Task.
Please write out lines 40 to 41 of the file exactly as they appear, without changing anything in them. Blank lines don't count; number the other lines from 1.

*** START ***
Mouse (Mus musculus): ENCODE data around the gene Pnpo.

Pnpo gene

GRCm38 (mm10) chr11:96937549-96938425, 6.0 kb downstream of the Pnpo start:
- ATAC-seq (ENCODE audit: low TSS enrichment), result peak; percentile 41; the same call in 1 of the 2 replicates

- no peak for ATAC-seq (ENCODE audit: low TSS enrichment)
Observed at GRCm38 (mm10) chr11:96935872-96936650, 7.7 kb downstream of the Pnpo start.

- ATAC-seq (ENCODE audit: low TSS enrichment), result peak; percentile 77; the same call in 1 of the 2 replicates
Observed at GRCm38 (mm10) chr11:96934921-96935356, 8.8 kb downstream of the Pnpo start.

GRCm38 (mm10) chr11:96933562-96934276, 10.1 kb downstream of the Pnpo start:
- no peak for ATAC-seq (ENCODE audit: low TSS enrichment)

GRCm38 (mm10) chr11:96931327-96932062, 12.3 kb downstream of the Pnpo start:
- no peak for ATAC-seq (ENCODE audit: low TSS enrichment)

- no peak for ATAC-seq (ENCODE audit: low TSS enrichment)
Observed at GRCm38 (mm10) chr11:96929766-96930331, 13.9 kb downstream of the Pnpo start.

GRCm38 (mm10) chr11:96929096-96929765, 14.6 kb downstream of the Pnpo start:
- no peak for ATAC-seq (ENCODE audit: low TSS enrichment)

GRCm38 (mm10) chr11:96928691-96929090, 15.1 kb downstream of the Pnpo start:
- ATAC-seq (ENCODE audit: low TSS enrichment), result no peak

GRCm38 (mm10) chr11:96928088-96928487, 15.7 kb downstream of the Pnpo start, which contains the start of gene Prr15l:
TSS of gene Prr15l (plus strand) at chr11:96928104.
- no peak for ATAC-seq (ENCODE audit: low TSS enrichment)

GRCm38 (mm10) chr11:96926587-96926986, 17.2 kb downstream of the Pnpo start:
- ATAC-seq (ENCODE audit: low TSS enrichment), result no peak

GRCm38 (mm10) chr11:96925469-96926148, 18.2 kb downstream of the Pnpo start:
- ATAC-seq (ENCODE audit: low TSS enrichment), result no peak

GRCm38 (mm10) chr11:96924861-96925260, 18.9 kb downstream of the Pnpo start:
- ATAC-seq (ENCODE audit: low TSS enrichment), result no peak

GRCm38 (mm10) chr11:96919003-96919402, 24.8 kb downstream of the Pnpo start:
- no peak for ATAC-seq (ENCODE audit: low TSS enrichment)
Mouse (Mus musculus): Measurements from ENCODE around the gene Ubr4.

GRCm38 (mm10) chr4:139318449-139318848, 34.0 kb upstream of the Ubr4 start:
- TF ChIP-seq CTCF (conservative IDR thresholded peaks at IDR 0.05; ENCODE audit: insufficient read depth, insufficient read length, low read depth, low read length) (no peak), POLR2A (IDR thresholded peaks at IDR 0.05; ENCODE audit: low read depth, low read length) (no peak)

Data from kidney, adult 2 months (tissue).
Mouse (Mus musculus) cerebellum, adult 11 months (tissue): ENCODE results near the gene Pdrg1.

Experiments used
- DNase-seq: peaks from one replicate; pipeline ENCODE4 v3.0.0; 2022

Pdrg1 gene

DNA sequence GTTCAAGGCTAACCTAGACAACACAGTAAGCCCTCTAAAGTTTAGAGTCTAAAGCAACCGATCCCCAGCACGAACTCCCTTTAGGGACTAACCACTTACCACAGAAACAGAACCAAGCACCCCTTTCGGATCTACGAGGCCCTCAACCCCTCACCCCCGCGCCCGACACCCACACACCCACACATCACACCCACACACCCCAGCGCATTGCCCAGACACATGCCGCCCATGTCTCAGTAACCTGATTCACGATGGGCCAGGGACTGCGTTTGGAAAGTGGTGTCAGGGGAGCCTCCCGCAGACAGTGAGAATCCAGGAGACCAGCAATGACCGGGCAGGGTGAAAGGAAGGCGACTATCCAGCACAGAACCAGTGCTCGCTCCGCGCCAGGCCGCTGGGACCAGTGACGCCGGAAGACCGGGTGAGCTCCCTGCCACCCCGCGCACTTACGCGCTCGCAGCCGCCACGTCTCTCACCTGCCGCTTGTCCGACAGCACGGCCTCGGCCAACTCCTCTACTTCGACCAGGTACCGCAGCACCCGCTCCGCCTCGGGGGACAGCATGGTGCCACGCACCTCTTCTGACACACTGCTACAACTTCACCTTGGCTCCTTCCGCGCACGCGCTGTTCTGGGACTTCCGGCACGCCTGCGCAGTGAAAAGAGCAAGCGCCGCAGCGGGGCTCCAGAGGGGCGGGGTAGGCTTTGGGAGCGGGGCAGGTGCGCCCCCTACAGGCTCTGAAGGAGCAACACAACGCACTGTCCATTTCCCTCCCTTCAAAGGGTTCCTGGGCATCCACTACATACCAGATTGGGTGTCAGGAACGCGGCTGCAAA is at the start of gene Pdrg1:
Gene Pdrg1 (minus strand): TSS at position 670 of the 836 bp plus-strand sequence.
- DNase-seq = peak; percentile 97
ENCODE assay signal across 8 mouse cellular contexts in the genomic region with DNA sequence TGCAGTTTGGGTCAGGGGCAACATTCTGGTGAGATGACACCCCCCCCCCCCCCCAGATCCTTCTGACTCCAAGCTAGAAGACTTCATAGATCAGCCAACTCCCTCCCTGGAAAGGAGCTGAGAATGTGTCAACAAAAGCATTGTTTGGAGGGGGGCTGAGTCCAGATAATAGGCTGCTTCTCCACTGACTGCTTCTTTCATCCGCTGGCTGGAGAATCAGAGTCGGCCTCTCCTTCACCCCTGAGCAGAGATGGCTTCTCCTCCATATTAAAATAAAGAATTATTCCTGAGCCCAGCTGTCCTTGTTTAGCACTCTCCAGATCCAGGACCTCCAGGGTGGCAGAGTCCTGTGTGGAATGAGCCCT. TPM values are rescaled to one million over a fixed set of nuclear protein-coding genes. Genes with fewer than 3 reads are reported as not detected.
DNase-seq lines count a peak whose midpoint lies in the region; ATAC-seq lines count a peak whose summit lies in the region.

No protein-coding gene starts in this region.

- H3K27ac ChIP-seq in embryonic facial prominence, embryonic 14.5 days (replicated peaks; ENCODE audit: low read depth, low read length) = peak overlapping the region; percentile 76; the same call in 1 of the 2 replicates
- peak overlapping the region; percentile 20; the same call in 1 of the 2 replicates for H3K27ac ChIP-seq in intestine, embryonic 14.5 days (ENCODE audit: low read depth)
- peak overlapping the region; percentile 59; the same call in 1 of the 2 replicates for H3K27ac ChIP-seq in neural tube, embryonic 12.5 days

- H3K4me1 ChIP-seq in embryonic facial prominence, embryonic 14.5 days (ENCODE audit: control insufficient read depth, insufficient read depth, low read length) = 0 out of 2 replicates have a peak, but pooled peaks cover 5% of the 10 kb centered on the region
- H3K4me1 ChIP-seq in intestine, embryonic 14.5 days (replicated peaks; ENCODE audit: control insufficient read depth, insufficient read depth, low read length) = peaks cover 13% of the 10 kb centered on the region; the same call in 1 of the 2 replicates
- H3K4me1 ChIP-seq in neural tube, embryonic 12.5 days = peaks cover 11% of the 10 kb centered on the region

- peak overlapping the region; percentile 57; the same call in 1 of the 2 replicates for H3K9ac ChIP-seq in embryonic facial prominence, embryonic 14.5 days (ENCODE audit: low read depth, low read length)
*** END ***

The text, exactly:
- DNase-seq = peak; percentile 97
ENCODE assay signal across 8 mouse cellular contexts in the genomic region with DNA sequence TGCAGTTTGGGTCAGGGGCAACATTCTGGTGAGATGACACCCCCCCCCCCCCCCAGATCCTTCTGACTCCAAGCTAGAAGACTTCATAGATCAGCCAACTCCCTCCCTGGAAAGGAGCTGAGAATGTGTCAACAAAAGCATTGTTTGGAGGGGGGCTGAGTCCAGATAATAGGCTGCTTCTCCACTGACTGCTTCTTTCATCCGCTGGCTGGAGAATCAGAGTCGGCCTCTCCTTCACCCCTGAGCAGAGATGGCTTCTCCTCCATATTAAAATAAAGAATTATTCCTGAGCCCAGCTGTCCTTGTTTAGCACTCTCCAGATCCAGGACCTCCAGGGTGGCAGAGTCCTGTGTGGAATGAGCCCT. TPM values are rescaled to one million over a fixed set of nuclear protein-coding genes. Genes with fewer than 3 reads are reported as not detected.